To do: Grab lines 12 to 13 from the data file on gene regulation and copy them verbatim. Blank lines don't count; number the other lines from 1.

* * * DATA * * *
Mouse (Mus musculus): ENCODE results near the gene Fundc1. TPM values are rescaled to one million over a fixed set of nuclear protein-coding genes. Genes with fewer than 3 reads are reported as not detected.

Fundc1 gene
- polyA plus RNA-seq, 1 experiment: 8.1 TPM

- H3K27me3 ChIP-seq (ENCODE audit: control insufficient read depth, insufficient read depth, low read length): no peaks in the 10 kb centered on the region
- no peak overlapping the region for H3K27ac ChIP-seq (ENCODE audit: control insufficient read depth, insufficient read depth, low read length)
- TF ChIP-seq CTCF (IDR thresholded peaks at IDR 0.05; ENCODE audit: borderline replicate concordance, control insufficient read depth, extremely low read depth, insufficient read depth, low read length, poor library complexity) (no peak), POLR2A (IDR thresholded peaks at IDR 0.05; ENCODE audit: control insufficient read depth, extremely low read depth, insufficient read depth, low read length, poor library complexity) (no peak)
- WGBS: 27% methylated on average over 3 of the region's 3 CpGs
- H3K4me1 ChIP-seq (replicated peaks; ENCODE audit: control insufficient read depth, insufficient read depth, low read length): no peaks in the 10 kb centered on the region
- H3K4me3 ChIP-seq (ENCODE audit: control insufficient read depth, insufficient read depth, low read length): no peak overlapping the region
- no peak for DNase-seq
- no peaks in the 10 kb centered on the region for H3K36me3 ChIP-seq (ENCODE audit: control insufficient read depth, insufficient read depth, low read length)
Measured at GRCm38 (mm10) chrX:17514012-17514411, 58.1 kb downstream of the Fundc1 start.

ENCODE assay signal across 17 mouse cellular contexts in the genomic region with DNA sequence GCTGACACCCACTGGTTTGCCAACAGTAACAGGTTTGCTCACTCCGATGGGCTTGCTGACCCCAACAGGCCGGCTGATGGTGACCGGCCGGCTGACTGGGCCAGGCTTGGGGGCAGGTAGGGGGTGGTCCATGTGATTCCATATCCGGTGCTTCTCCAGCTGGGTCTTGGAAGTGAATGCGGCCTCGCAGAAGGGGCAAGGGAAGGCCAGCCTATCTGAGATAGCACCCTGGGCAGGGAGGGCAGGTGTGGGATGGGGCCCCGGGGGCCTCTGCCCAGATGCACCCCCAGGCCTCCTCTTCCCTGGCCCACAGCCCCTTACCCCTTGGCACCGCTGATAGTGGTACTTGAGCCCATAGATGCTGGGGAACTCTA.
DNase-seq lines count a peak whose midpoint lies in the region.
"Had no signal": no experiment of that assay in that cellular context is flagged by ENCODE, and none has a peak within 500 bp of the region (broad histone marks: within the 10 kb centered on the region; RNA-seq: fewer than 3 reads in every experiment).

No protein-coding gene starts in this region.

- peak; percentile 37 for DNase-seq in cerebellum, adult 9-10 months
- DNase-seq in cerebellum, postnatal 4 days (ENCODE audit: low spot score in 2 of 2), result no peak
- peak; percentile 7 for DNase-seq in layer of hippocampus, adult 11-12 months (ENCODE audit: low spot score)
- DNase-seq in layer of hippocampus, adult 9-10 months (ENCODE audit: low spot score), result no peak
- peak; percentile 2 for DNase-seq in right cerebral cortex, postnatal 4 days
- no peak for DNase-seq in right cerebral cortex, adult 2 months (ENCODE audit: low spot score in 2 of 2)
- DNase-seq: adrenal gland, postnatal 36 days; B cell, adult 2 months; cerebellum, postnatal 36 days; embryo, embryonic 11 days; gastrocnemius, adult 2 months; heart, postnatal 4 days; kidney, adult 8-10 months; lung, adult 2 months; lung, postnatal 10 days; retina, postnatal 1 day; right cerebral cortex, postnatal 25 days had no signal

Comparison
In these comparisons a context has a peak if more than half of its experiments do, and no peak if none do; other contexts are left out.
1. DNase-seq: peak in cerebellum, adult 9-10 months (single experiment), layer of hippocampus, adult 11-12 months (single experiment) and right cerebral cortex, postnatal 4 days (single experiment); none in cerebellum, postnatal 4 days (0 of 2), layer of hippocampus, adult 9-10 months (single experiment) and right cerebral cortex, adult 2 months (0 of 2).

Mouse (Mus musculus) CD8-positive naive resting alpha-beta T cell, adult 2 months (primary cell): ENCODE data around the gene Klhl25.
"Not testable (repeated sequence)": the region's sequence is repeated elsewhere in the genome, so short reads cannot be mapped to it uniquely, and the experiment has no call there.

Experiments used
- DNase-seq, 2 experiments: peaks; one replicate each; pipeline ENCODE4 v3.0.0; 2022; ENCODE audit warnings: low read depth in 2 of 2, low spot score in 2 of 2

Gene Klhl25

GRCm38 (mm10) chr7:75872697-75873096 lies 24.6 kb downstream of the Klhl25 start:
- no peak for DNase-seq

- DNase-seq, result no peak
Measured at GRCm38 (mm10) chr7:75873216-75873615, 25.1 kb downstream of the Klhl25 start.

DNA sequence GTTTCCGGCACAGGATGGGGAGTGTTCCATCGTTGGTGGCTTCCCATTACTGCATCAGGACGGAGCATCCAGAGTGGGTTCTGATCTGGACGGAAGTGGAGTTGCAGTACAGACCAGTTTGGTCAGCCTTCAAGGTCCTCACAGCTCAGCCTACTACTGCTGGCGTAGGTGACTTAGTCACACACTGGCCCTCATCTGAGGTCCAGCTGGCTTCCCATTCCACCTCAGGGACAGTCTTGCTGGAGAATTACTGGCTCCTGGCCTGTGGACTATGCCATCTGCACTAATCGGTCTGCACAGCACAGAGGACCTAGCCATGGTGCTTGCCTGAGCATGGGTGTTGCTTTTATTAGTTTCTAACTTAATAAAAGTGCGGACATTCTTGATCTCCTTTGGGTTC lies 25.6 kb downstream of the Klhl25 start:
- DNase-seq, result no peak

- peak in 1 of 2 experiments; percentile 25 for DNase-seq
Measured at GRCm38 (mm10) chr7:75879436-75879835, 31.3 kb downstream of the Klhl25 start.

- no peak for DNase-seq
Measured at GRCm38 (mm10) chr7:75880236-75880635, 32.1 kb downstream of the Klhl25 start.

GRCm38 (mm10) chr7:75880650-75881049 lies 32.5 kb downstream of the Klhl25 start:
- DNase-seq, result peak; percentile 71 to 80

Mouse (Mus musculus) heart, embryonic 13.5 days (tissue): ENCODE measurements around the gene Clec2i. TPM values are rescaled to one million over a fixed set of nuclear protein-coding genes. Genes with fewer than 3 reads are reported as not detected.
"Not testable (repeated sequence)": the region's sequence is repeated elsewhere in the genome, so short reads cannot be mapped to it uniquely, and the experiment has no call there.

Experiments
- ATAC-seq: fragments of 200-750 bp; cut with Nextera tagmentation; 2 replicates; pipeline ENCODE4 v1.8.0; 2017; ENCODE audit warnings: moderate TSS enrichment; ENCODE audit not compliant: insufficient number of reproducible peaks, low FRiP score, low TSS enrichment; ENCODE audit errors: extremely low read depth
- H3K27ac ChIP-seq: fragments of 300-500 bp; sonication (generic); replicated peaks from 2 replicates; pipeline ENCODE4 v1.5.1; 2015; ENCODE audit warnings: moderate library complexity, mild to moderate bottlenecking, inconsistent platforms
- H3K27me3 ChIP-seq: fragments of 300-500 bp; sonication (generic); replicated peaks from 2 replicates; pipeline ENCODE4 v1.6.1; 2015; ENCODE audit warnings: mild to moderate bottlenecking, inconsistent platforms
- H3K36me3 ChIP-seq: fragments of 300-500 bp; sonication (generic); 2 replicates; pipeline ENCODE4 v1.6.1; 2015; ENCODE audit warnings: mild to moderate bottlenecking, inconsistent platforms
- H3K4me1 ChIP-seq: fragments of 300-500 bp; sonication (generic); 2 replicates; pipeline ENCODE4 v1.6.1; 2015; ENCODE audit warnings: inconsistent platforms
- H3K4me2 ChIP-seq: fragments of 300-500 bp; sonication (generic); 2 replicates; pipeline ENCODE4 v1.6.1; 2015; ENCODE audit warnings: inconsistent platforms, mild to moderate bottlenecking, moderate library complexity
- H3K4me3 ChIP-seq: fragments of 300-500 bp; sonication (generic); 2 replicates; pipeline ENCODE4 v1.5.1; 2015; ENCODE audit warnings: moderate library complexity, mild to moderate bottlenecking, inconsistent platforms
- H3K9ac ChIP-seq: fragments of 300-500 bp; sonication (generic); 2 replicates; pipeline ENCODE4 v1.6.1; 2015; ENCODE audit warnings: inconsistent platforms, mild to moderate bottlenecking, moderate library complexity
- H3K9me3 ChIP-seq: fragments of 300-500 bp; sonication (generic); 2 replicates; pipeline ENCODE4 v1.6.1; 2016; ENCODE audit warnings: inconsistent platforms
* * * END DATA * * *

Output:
Measured at GRCm38 (mm10) chrX:17514012-17514411, 58.1 kb downstream of the Fundc1 start.

ENCODE assay signal across 17 mouse cellular contexts in the genomic region with DNA sequence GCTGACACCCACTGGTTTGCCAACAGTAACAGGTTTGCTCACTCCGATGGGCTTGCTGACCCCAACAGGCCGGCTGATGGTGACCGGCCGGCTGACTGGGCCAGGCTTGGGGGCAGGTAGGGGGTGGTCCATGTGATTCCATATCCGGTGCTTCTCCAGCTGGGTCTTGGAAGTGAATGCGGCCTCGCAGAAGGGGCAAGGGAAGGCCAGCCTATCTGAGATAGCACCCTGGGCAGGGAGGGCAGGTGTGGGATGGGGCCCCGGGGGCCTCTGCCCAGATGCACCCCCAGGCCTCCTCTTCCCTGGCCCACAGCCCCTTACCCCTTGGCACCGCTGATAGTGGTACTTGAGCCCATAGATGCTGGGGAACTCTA.